Academic debate in Berlin highlights the Khojaly victims and the ongoing plight of the Azerbaijani people
Press Release: On 26 February, a fascinating academic debate took place at Humboldt University in Berlin, focusing on the expertise of renowned Professor Johannes Rau. The event commemorated 24th anniversary of the Khojaly Massacre in 1992 – the worst single atrocity of the Armenian–Azerbaijani conflict over Nagorno-Karabakh, which claimed the lives of 613 civilian victims. The death toll included 106 women, 63 children and 70 elderly people.
Speaking before the audience of 200 attendees, including politicians, VIPs and press representatives, Shahin Namati-Nasab, Director, The European Azerbaijan Society (TEAS) Germany, explained: “TEAS is proud to organise this debate within the framework of the Justice for Khojaly campaign, which is an international awareness campaign initiated by Mrs Leyla Aliyeva, Vice-President, Heydar Aliyev Foundation. The Justice for Khojaly international awareness campaign was launched on 8 May 2008. The campaign’s rapid development is a measure of international support for the restoration of justice in the region. This support has been expressed at events in over 100 countries in Europe, America, Asia and Africa, and has come from individuals and international organisations, as well as states. This year, TEAS is organising events within the Justice for Khojaly campaign in Strasbourg, Stockholm, Vilnius, Athens, London, Brussels, Paris, Istanbul and Florence.
Mr Namati-Nasab continued: “It is an immense pleasure to welcome the audience, including H.E. Parviz Shahbazov, Azerbaijani Ambassador to Germany; Bundestag members, especially Florian Hahn MP and, of course, the main speaker tonight – Professor Johannes Rau – who is an expert on the complex situation in the post-Soviet Caucasus region, and particularly Azerbaijan’s Nagorno-Karabakh region and the seven surrounding districts, which remain under Armenian occupation. Having held important research and teaching posts in Moscow, he will enlighten us today with his profound insights.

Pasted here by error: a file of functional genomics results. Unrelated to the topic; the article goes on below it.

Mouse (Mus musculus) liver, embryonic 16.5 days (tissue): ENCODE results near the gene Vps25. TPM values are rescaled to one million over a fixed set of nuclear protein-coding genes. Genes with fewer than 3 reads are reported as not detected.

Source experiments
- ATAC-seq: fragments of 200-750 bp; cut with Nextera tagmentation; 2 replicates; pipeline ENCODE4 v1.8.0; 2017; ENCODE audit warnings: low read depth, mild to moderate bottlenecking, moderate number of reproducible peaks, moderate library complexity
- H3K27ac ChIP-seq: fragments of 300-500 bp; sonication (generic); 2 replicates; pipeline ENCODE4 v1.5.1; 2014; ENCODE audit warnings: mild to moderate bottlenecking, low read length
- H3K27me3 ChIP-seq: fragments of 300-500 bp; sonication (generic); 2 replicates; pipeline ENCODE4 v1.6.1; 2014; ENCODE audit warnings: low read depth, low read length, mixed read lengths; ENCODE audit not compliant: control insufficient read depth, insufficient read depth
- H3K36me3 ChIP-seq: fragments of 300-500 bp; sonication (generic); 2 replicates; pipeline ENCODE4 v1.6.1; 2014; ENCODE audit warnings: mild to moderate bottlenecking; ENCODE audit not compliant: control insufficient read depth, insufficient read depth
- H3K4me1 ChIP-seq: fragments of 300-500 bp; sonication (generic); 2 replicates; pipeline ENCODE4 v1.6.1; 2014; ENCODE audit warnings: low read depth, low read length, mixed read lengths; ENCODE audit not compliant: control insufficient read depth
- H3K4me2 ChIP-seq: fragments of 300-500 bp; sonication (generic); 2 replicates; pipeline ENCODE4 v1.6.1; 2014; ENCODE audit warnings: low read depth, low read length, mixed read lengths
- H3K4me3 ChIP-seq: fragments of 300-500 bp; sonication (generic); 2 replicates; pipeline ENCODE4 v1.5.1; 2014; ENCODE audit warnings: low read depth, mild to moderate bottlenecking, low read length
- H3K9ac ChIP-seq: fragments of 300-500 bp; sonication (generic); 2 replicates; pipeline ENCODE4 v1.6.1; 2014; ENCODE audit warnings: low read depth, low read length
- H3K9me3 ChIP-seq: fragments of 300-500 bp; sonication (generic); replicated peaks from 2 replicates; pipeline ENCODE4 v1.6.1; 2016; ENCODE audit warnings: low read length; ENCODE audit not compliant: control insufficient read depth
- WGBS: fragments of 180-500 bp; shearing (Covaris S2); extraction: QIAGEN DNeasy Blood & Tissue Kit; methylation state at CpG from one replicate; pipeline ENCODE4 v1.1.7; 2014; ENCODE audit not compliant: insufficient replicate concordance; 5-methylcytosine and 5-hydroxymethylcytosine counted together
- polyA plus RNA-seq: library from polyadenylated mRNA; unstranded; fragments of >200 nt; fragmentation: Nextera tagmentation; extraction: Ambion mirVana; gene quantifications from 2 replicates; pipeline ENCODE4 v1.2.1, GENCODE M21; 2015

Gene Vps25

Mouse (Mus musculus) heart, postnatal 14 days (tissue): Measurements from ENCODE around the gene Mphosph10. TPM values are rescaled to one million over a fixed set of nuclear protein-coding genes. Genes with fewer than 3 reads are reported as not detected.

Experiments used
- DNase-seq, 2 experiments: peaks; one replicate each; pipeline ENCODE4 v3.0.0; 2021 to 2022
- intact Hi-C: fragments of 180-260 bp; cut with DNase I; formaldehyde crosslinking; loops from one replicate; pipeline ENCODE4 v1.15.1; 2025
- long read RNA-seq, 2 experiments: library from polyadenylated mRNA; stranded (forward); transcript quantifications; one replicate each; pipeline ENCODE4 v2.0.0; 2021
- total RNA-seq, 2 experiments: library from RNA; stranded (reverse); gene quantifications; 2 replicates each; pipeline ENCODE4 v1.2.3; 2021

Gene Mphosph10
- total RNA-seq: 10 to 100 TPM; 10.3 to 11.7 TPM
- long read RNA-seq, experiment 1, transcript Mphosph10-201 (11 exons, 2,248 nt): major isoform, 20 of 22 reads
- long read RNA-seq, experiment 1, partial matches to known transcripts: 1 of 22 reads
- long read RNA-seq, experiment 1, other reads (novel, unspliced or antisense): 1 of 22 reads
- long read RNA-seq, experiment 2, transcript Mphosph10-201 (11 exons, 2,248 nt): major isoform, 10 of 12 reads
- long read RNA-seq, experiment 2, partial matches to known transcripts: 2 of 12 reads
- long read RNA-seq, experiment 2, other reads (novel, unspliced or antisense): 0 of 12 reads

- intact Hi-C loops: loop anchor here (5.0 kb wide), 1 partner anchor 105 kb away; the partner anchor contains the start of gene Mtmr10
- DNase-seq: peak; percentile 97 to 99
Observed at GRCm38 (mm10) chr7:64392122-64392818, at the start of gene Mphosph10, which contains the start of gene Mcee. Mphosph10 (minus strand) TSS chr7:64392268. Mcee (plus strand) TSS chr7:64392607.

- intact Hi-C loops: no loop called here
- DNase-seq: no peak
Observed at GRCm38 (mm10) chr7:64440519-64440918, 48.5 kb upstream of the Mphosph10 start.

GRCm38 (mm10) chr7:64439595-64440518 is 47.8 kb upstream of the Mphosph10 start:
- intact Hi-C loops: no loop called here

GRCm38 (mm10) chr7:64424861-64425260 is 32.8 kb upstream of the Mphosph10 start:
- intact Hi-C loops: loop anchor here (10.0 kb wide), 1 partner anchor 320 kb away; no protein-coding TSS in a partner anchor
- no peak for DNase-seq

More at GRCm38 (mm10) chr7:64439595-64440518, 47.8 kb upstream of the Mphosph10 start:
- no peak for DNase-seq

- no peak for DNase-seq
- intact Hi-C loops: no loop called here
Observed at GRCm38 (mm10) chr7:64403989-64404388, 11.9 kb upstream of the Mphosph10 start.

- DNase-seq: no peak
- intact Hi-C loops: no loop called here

“Today, we commemorate the 24th anniversary of the Khojaly Massacre and, though many actions have been taken, the international community continues to ignore the ongoing Armenian occupation of Azerbaijani territories and the plight of the nearly one million Azerbaijani refugees and internally displaced persons (IDPs).”
Afterwards, Ambassador Shahbazov explained the significance of the massacre and the ongoing occupation of Nagorno-Karabakh and seven surrounding districts. The situation is almost unbearable yet, despite this, Azerbaijan has still been transformed into a stable and economically successful partner for Germany and elsewhere in Europe. He explained that Azerbaijan aims to play a peaceful role in resolution of this conflict, although Armenia must take responsibility for its actions and withdraw from Azerbaijani territory.
Mr Hahn MP highlighted the relevance of Azerbaijan to Germany in his greeting and stated that Germany must play a constructive part in the settlement – especially within the scope of its OSCE Presidency.
Finally, Professor Rau hauntingly described the horror of the massacre and highlighted that not only human lives were erased, but unimaginable cruelties were also committed. He pointed out that, in addition to the high number of deaths, many human rights violations had been committed. At this point, he described the perspectives of both the Armenian offenders and foreign eyewitnesses. Professor Rau emphasised the need for swift conflict resolution. He stressed that responsibility for the crimes must be taken, thereby enabling the victims’ relatives to finally mourn.
Despite the passing of four UN Security Council resolutions against the invasion, Armenia continues to occupy Azerbaijan’s Nagorno-Karabakh region and seven surrounding districts to this day. Currently nearly 20 per cent of Azerbaijani territory remains occupied. The event was dedicated to the memory of the Khojaly victims and those Azerbaijanis who have one wish – to return home.